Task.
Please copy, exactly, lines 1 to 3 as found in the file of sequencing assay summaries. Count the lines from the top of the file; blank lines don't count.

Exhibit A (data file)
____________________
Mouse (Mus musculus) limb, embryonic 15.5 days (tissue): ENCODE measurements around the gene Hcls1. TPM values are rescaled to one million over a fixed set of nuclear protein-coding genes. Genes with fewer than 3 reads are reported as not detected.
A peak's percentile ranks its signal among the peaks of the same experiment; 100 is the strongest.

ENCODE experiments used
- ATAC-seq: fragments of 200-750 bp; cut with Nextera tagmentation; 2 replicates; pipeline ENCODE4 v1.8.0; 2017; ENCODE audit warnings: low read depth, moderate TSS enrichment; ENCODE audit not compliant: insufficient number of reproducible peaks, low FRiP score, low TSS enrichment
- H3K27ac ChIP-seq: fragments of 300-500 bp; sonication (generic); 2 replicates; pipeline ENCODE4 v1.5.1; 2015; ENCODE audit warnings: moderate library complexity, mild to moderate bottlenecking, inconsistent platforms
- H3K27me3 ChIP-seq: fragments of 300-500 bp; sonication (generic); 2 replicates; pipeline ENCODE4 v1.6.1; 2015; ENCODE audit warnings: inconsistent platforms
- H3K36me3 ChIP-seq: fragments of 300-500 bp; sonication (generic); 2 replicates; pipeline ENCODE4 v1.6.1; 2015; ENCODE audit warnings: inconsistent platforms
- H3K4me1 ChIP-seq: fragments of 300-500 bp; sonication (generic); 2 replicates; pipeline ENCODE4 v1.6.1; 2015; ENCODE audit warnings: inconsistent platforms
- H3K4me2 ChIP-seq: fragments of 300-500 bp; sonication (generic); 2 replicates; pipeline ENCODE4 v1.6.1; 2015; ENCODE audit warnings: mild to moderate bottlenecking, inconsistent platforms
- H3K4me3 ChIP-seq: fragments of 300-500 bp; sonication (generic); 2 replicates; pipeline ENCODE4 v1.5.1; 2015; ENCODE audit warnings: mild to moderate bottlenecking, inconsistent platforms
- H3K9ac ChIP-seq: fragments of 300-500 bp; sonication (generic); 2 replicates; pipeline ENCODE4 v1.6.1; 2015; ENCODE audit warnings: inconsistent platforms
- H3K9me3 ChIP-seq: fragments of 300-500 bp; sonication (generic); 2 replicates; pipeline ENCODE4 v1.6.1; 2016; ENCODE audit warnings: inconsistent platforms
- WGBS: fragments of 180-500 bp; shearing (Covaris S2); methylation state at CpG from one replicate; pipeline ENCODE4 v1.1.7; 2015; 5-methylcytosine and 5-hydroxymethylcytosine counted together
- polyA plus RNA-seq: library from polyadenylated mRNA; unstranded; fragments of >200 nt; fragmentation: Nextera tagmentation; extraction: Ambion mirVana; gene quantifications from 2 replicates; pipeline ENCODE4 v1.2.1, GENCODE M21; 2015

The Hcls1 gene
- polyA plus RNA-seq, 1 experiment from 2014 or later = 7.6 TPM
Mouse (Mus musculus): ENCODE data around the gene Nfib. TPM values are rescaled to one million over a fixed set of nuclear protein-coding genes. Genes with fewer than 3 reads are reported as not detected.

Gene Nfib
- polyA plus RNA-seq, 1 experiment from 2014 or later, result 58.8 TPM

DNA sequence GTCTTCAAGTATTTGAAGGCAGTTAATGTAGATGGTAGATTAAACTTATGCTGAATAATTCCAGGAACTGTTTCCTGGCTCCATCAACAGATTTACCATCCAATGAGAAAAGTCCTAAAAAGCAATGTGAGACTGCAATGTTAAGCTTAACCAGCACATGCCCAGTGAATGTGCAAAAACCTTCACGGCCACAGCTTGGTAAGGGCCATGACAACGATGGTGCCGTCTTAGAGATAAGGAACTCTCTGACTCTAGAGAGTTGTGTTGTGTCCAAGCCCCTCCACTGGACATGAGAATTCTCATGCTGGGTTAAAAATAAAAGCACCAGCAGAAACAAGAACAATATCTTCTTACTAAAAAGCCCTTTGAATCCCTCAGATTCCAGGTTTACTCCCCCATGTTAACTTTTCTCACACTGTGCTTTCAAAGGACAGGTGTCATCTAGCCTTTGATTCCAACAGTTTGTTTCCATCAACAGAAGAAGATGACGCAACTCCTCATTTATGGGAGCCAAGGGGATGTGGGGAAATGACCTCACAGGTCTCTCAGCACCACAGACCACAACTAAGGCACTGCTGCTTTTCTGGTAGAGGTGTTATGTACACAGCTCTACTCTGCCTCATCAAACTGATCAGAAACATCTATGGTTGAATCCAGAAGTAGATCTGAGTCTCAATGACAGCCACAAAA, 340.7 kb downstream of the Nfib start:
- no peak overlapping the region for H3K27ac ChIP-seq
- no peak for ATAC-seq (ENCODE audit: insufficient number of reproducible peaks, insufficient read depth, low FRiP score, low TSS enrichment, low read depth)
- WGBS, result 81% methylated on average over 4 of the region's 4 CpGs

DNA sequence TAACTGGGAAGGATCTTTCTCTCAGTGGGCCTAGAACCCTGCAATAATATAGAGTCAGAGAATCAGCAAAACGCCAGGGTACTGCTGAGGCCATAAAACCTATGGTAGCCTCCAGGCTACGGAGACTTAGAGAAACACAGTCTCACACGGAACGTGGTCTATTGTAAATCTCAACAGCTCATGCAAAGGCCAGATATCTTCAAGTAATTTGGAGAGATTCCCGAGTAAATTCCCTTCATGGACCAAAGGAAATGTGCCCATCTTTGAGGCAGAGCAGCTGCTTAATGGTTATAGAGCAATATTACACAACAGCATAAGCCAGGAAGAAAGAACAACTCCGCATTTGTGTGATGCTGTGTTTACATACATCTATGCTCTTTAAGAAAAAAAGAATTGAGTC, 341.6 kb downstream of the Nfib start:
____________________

Mouse (Mus musculus) limb, embryonic 15.5 days (tissue): ENCODE measurements around the gene Hcls1. TPM values are rescaled to one million over a fixed set of nuclear protein-coding genes. Genes with fewer than 3 reads are reported as not detected.
A peak's percentile ranks its signal among the peaks of the same experiment; 100 is the strongest.

ENCODE experiments used